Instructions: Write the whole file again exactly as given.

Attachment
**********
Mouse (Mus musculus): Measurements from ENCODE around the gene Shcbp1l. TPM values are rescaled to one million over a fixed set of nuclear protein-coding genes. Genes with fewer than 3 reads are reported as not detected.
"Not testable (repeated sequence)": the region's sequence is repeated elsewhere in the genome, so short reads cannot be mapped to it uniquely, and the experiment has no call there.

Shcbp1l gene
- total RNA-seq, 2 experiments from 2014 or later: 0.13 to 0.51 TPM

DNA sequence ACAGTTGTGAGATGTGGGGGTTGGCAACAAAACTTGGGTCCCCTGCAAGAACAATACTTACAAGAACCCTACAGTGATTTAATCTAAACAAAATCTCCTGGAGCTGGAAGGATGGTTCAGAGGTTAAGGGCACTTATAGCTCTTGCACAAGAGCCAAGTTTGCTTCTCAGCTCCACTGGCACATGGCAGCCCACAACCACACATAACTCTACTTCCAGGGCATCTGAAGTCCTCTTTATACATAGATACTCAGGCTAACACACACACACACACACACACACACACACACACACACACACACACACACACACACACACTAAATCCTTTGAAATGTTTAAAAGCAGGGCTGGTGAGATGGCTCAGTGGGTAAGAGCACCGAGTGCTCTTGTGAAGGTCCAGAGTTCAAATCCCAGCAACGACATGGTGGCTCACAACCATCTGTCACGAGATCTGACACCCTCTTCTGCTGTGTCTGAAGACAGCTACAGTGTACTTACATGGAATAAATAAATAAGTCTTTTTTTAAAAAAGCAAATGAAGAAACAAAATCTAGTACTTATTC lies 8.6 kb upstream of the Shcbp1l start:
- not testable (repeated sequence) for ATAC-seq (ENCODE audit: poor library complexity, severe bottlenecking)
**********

Mouse (Mus musculus): Measurements from ENCODE around the gene Shcbp1l. TPM values are rescaled to one million over a fixed set of nuclear protein-coding genes. Genes with fewer than 3 reads are reported as not detected.
"Not testable (repeated sequence)": the region's sequence is repeated elsewhere in the genome, so short reads cannot be mapped to it uniquely, and the experiment has no call there.

Shcbp1l gene
- total RNA-seq, 2 experiments from 2014 or later: 0.13 to 0.51 TPM

DNA sequence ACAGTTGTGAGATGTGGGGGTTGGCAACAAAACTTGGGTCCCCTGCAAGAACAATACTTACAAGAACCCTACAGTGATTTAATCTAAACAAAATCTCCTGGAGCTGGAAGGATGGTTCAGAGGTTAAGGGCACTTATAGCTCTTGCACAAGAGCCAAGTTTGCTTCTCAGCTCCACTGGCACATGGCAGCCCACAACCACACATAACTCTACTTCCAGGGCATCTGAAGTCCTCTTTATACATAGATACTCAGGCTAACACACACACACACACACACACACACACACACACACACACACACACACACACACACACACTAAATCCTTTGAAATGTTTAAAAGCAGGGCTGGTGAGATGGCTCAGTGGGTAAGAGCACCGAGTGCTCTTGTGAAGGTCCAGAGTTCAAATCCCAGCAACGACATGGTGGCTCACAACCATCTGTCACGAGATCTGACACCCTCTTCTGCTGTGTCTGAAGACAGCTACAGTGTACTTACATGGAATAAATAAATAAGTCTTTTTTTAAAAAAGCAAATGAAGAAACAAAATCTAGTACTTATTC lies 8.6 kb upstream of the Shcbp1l start:
- not testable (repeated sequence) for ATAC-seq (ENCODE audit: poor library complexity, severe bottlenecking)